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Pediatrics. 2006 Jan;117(1):93-8.

Infants' blood volume in a controlled trial of placental transfusion at preterm delivery.

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Neonatal Unit, Homerton University Hospital, Glasgow, United Kingdom.



To investigate whether it was possible to promote placental blood transfer to infants at preterm delivery by (1) delaying cord clamping, (2) holding the infant below the placenta, and (3) administering an oxytocic agent to the mother, we measured the infants' blood volumes.


Randomized study.


Forty-six preterm infants (gestational age: 24[0/7] to 32[6/7] weeks) were assigned randomly to either placental blood transfer promotion (delayed cord clamping [DCC] group, ie, > or =30 seconds from moment of delivery) or early cord clamping (ECC) with conventional management (ECC group). Eleven of 23 and 9 of 23 infants assigned randomly to DCC and ECC, respectively, were delivered through the vaginal route. The study was conducted at a tertiary perinatal center, the Queen Mother's Hospital (Glasgow, United Kingdom).


The infants' mean blood volume in the DCC group (74.4 mL/kg) was significantly greater than that in the ECC group (62.7 mL/kg; 95% confidence interval for advantage: 5.8-17.5). The blood volume was significantly increased by DCC for infants delivered vaginally. The infants in the DCC group delivered through cesarean section had greater blood volumes (mean: 70.4 mL/kg; range: 45-83 mL/kg), compared with the ECC group (mean: 64.0 mL/kg; range: 48-77 mL/kg), but this was not significant. Additional analyses confirmed the effect of DCC (at least 30 seconds) to increase average blood volumes across the full range of gestational ages studied.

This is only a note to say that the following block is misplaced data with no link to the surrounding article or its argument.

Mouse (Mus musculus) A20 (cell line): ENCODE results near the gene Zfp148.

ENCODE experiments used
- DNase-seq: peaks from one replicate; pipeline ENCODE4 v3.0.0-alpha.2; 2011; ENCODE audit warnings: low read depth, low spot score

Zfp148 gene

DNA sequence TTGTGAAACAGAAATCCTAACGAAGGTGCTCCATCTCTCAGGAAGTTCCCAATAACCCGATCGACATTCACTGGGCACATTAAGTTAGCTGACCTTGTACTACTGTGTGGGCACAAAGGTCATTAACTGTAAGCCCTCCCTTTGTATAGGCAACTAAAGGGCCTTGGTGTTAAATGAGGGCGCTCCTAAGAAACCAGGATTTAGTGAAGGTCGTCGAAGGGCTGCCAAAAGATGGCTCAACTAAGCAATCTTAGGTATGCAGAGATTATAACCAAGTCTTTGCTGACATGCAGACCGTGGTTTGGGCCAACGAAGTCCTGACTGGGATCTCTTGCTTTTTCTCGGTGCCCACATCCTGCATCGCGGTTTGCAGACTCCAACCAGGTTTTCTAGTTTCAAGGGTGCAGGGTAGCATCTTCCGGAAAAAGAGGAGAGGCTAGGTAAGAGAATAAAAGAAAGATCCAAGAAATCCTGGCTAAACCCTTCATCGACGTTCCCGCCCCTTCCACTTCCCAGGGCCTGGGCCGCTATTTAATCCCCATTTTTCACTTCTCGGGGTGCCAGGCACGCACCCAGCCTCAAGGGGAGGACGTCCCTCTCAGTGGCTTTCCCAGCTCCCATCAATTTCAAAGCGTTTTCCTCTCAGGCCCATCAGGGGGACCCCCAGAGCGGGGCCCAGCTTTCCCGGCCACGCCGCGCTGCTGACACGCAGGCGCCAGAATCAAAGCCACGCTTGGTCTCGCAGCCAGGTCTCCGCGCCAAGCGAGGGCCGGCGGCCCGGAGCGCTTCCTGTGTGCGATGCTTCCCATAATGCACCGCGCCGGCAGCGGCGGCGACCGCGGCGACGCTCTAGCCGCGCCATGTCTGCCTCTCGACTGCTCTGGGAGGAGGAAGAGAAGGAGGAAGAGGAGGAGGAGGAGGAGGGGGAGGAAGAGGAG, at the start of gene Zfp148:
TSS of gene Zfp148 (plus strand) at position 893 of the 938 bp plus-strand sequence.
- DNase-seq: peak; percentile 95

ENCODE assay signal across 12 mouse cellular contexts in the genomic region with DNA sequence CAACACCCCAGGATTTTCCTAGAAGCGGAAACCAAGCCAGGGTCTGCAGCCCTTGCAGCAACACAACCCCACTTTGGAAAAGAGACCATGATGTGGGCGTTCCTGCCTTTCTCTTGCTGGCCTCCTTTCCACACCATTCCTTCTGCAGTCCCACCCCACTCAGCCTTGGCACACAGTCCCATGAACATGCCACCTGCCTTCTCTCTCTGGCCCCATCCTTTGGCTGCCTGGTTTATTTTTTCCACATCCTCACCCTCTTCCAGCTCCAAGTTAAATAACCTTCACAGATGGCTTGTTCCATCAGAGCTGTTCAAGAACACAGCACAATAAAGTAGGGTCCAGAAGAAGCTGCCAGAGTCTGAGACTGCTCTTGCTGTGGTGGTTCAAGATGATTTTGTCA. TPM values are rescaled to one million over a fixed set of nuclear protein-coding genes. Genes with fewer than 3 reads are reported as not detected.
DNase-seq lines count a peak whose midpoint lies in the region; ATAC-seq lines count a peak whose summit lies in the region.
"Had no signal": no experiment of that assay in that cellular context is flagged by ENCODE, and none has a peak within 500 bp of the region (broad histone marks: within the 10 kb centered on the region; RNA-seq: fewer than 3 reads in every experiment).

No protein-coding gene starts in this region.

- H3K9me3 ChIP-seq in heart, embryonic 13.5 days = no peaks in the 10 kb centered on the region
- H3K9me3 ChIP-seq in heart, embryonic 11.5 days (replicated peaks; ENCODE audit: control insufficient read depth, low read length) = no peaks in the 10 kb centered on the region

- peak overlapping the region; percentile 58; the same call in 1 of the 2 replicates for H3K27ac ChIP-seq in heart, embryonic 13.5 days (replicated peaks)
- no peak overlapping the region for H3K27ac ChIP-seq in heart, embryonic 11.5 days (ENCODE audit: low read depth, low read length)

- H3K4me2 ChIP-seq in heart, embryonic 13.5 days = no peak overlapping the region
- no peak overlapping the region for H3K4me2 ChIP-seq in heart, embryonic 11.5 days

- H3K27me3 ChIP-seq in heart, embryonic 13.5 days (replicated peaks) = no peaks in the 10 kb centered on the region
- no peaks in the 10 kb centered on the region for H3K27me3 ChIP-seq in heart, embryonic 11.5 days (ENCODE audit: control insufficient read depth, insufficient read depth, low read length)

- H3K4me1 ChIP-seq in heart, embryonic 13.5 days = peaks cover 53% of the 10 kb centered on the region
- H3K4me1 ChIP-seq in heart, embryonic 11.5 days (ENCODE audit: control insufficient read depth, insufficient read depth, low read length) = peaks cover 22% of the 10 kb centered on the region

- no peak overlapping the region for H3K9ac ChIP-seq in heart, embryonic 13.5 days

The blood volume was, on average, increased in the DCC group after at least a 30-second delay for both vaginal and cesarean deliveries. However, on average, euvolemia was not attained with the third stage management methods outlined above.

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